Surfing in El Salvador is also easy as the main surf spots are near San Salvador, by the coast, and the country is very affordable. Unlike Nicaragua, veering towards surf tourism on the higher end, good beach and surf resorts in El Salvador are reasonably priced so a lot of people travel to El Salvador in search of great waves at affordable prices.
There are a few beach towns known as surfing destinations. Check the list below for a brief description of the best surf spots in El Salvador. Most of them are located along the coast, West of San Salvador.
1. Punta Roca: Punta Roca is a break just 25 minutes out of the city that can be reached by public bus, so it is frequented by the locals.
2. El Zunzal: El Zunzal has developed into a notable surf town with a few accommodation options, bars that provide atmosphere and that surfer lifestyle, and hostels renting beds for $30.
3. El Tunco: Well known surf town in El Salvador, here you can find a well developed surf community with lots of travelers not too far from San Salvador. This is a great place to learn and mingle.
4. El Zonte: Near El Tunco but more chilled out and quiet.
5. Las Flores: one of the best known surf spots in El Salvador and also home of a boutique hotel of the same name
As the country is still being discovered as a surf destination, the list of surf breaks is increasing. Here is a list.
Here’s a nice documentary on surfing El Salvador to get a feel of the waves.
La Libertad is the closest city town to San Salvador and also the country’s second largest city and one of the most popular places to base yourself if you are after surf. However, bear in mind that it is also one of the most dangerous places after the capital so you should be extra careful at night and in dangerous spots.
La Libertad is worth visiting for its fish market, located along a covered jetty. The fish and seafood there could not any fresher as the boats literally get in and out of the water at the end of the jetty and the fish doesn’t go farther than a few meters until it reaches the market stalls.
Here you can buy really cheap seafood and also observe the comings and going of the fishermen and the market stall owners. For a really fresh lunch, pick one of the two sides of the jetty. On one side there are the local casual eateries while on the other side you will find the slightly more upscale ones.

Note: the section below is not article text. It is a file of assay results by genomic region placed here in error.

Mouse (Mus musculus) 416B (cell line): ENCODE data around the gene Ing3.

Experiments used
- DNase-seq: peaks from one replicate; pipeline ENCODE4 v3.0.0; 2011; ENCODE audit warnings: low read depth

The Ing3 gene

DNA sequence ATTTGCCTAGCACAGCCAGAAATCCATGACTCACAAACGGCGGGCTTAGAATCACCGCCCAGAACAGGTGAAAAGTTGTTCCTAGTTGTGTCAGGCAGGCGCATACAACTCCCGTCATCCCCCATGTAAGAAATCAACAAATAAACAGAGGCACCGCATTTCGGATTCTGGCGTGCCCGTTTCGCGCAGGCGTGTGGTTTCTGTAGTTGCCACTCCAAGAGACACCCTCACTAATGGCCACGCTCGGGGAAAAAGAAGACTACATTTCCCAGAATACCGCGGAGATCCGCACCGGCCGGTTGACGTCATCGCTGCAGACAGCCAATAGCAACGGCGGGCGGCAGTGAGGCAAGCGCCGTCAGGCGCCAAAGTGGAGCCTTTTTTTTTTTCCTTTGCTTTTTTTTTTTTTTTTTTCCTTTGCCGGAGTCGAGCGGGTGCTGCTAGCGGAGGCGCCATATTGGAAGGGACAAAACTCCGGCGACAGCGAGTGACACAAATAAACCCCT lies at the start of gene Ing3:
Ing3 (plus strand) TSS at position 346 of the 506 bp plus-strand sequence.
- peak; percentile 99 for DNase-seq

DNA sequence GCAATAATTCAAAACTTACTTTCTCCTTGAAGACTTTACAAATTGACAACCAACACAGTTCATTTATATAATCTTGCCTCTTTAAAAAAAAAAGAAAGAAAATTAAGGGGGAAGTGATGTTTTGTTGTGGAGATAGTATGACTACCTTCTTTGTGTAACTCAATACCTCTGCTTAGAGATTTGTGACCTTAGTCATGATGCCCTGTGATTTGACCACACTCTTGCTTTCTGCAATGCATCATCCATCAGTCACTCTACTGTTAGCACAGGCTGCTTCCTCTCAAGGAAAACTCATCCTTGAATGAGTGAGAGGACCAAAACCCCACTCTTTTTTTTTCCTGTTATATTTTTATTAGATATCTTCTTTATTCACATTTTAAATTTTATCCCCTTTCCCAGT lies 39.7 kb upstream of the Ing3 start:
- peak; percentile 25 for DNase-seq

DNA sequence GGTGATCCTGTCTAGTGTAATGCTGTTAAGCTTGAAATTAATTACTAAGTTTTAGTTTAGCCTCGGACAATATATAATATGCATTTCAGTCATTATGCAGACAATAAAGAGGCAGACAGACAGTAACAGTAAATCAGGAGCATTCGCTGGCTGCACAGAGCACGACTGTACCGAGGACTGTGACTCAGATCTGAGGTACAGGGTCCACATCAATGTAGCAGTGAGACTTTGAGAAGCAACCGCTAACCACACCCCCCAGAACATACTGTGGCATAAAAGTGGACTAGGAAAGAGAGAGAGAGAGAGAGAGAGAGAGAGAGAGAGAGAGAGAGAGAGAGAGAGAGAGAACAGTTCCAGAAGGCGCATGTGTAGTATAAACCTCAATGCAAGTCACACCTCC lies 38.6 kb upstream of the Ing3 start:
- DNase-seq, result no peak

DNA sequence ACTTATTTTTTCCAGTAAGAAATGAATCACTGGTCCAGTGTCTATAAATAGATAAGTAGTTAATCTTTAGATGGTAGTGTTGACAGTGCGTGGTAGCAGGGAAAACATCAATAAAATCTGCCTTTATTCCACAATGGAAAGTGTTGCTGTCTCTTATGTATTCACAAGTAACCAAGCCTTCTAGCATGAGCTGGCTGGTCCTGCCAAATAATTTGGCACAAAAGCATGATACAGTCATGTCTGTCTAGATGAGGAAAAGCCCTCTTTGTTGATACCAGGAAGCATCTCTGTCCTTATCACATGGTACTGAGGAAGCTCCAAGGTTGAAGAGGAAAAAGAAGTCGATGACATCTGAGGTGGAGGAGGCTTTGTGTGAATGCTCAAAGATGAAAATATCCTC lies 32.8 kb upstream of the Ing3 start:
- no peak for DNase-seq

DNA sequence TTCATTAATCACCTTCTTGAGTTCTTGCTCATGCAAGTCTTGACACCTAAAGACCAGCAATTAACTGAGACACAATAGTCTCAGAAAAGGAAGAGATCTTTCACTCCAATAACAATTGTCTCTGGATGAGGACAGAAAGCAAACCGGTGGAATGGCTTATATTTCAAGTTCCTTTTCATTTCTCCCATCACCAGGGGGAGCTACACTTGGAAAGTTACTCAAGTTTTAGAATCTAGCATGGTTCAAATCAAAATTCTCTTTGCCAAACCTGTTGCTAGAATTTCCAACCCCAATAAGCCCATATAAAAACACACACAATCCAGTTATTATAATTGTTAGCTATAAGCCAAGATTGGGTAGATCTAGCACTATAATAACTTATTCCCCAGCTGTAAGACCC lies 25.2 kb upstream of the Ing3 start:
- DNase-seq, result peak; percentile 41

La Ruta de Las Flores
La Ruta de Las Flores is a well-known day excursion in El Salvador and a great chance to discover its heritage, culture, food and traditions. The name is Spanish for the route of the flowers and, contrary to what you may read elsewhere, it is not because the area is particularly well known for its wild flowers or because the coffee beans flower at a specific time of the year.
The name was an attempt by the government to brand an itinerary along a few of the well known colonial towns and villages in the West side of the country by planting lots of flowers on the main road thus turning it into an appealing tourist attraction. You can still see some of them on particular stretches. In fact, there is another part of El Salvador that is actually known for its flowers instead. As my knowledgeable local hosts and hoteliers indicated, La Ruta de Las Flores should be known as the coffee route instead because this is where most of the coffee plantations are.
So what is there to see in La Ruta de Las Flores? There are lots of stops along the way but the below are the main towns you should be sure to stop at. You can visit them as part of a day tour, you can self-drive or you can visit each separately but since they are quite close to each other, La Ruta de la Flores makes for a great day trip, especially on weekends when the towns are lively, packed with locals and the street food markets are on so you can sample all the great Salvadoran snacks and dishes.
You can book your tour with Get Your Guide here. I selected the best ones with variations including the five main cities along La Ruta de las Flores as well as other options with hot springs or coffee plantation tours.
Here are 2 highly recommended tours to take when visiting La Ruta de Las Flores.
The fresh market Mercado de Las Velas that lines the main square and explodes during the weekends was my favorite part of Nahuizalco. The market’s name comes from the fact that it used to be popular with all the locals coming from nearby towns in the afternoon. As its popularity grew, the market started to open until later and later, until the late night so candles were needed to light the stalls. The town is quite high in altitude and the farmers in the area all come down in the weekend to sell their produce so it is a great chance to see vegetables, fruits and even herbs that are hard to find elsewhere.
Nahuizalco is also known for its artisanal products including handmade furniture, baskets, woven crafts and other items that are typical of the indigenous population in the area and which can be seen on display along the main streets.
Be sure not to miss the 17th century San Juan Bautista Church with its red roof.
This is the first town you are likely to stop at in La Ruta de Las Flores. When I was there the town was celebrating a feast for one of the virgins and the entire town was filled with music, dancing, processions and food.
Nahuizalco deserves a stop along the Ruta de las Flores because of its colonial look and feel and because it preserves some of the most authentic indigenous heritage in El Salvador. You can visit the Náhuat Pipil Community Museum of Nahuizalco to find out more.
In Juayua you can find a fantastic weekend food market where all the Salvadoran dishes are represented. The market is located right in front of the main church, Iglesia Santa Lucia, known for its black Christ statue, Cristo Negro. You can just go into the church to take a look.